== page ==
Indonesian Law No. 31 of 1999 regarding Eradication of Criminal Acts of Corruption, as amended by Law No. 20 of 2011 (together, the “Anti-Corruption Law”) may hold corporations responsible for criminal acts of corruption.
Pursuant to Article 20 of the Anti-Corruption Law, a corporation found guilty of an act of corruption may be required to pay a maximum fine equal to the maximum fine for an individual, plus an additional one-third on top of such fine. Individual members of management may be held liable for criminal acts of corruption committed by the corporation.
In a similar vein, Supreme Court Regulation No. 13 of 2016 regarding Procedures to Handle Criminal Acts Committed by Corporations (“SC Reg. 13/2016”) stipulates that a corporation shall be represented by member(s) of its management during any investigation and subsequent court proceedings for corporate crimes. (A corporation that is undergoing a dissolution process shall be represented by the liquidator.)
SC Reg. 13/2016 also suggests that in deciding criminal penalties for a corporation, the court may assess whether the corporation:
- profited or benefitted from such criminal act, or whether such act was committed for the corporation’s interest;
- allowed such criminal act to happen; and
- failed to take necessary measures to prevent and/or minimise the impact of such criminal act, and also to ensure the compliance of the corporation with the prevailing laws and regulations to avoid such criminal act from being committed.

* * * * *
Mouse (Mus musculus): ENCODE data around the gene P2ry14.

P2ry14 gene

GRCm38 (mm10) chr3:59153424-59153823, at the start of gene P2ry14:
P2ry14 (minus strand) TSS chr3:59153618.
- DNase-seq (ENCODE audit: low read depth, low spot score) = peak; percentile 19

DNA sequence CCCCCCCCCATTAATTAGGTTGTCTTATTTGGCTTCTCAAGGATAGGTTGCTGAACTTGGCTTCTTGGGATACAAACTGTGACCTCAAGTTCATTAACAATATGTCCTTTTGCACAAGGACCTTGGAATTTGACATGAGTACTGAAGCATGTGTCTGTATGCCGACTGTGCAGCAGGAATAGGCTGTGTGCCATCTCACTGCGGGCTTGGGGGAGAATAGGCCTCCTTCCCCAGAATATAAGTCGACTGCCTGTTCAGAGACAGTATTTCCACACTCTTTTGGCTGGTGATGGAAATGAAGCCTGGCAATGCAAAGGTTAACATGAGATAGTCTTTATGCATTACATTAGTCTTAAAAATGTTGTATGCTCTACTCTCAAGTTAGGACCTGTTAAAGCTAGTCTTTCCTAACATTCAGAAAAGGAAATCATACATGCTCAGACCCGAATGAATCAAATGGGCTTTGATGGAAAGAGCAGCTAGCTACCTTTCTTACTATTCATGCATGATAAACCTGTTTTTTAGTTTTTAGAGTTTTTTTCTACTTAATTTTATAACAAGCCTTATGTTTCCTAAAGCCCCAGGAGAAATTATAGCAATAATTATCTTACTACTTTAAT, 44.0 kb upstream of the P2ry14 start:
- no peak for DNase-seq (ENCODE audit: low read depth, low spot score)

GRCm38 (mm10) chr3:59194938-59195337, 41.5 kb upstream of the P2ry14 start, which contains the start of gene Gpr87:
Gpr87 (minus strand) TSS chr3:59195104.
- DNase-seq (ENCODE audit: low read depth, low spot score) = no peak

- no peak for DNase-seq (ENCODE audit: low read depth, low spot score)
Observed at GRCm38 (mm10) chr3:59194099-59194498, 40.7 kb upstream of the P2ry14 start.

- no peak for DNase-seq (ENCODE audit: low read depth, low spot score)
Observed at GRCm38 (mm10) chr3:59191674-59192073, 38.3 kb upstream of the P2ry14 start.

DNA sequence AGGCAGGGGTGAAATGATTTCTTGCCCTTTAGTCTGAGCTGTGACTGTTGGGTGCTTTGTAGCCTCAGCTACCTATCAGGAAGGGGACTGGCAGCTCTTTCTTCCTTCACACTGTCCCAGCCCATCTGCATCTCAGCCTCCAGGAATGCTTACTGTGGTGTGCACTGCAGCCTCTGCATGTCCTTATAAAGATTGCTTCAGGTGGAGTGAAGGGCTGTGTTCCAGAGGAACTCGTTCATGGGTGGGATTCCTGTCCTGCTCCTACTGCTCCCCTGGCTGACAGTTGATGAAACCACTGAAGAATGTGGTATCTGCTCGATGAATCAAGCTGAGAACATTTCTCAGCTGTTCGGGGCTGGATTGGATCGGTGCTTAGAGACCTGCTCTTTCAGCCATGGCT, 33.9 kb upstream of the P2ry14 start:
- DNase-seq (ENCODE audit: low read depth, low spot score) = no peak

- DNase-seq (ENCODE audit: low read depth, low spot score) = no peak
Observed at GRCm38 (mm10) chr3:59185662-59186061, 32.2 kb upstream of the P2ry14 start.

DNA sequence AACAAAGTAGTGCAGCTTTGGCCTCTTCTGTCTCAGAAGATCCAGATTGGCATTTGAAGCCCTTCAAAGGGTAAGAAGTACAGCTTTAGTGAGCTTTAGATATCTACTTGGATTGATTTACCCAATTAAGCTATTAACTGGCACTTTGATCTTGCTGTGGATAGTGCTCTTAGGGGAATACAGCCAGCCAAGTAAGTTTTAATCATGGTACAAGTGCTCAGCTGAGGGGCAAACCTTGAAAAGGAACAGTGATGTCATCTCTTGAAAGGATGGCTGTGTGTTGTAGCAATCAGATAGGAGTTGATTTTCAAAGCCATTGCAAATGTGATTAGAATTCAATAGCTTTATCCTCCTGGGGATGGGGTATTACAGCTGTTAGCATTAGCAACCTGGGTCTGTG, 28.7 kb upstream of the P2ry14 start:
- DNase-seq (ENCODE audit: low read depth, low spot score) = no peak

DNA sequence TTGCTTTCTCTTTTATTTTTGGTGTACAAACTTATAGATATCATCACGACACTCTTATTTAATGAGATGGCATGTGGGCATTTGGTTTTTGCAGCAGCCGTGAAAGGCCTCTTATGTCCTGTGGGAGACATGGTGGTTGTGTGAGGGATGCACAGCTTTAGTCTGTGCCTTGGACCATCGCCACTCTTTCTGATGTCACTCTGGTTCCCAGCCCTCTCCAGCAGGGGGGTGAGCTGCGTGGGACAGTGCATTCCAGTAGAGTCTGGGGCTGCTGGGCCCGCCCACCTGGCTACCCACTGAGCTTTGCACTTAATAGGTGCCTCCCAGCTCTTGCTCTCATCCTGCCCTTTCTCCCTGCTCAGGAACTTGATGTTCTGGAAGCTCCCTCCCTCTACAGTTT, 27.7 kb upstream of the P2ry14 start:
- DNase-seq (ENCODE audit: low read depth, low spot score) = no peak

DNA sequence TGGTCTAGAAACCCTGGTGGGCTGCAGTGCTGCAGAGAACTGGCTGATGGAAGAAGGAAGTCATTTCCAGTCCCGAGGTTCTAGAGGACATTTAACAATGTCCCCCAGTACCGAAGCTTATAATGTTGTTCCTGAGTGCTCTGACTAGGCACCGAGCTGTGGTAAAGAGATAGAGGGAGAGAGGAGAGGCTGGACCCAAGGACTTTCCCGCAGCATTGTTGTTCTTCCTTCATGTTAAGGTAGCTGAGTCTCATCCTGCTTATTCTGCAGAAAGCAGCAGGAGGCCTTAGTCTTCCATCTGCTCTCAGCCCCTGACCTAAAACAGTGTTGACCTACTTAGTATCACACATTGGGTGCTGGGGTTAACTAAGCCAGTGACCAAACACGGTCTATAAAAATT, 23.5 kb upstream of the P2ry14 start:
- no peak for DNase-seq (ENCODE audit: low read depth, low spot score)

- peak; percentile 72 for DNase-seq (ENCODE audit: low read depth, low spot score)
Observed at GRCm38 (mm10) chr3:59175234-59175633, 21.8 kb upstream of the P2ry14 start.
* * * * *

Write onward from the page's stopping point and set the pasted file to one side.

We would note that the above provision may be interpreted to mean that the court would likely look into the measures taken by a corporation in preventing the alleged act of corruption. However, it is not clear whether the provision provides a defense or excuse for companies that claim to have taken preventive measures to prevent an act of corruption from occurring. The regulation does not address the forms of valid defence.
At an international conference sponsored by the Corruption Eradication Commission (Komisi Pemberantasan Korupsi or “KPK”), there was a session on Anti-Bribery Management System SNI ISO 37001:2016 (“ISO 37001”). The panel at that session discussed the purpose of ISO 37001 as a management system for companies to combat corruption. To obtain an ISO 37001 certificate, companies are required to go through a vetting process. There was a discussion about the legal significance of the ISO 37001 in the context of the anti-corruption regime in Indonesia. Unfortunately, given that SC Reg. 13/2016 and ISO 37001 are relatively new, it remains to be seen how these issues will be resolved in the future.
This publication is intended for informational purposes only and does not constitute legal advice. Any reliance on the material contained herein is at the user’s own risk. You should contact a lawyer in your jurisdiction if you require legal advice. All SSEK publications are copyrighted and may not be reproduced without the express written consent of SSEK.